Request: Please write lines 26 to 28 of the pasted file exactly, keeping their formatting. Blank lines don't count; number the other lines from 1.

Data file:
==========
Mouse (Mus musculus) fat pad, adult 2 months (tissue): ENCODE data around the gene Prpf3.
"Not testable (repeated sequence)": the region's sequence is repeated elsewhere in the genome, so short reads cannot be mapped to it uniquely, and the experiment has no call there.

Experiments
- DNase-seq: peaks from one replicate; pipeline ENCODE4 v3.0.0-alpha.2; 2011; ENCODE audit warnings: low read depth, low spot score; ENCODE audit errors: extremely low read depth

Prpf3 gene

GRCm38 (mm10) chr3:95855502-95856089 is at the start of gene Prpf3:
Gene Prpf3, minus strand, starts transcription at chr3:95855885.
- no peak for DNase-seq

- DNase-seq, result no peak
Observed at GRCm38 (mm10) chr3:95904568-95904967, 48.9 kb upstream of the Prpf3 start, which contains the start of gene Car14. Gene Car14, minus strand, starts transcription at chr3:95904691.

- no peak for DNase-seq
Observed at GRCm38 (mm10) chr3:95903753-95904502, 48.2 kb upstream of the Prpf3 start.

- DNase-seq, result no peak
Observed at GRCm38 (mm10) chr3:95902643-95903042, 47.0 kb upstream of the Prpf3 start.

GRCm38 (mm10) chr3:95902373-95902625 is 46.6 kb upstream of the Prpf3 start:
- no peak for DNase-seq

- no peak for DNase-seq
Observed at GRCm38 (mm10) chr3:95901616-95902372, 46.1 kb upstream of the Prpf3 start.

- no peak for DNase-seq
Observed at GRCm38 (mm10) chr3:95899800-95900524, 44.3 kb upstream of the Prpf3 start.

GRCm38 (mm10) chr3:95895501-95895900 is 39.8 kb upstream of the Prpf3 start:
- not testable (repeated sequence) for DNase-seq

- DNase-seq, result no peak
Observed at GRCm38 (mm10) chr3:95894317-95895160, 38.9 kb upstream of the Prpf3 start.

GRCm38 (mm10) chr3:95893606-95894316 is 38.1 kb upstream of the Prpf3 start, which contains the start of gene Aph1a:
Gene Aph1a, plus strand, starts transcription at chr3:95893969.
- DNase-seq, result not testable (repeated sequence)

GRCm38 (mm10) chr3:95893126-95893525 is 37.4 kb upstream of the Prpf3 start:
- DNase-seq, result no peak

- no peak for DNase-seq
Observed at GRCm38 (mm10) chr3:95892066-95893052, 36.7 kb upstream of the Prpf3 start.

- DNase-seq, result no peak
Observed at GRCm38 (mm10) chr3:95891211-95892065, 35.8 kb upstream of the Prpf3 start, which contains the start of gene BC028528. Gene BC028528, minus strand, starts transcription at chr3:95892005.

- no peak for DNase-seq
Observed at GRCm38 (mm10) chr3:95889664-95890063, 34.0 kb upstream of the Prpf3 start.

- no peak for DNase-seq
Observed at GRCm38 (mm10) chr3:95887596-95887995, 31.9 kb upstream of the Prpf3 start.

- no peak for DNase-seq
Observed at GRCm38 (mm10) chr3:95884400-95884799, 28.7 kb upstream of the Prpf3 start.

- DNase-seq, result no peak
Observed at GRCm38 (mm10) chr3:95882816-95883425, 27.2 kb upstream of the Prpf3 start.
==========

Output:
Gene Aph1a, plus strand, starts transcription at chr3:95893969.
- DNase-seq, result not testable (repeated sequence)

GRCm38 (mm10) chr3:95893126-95893525 is 37.4 kb upstream of the Prpf3 start: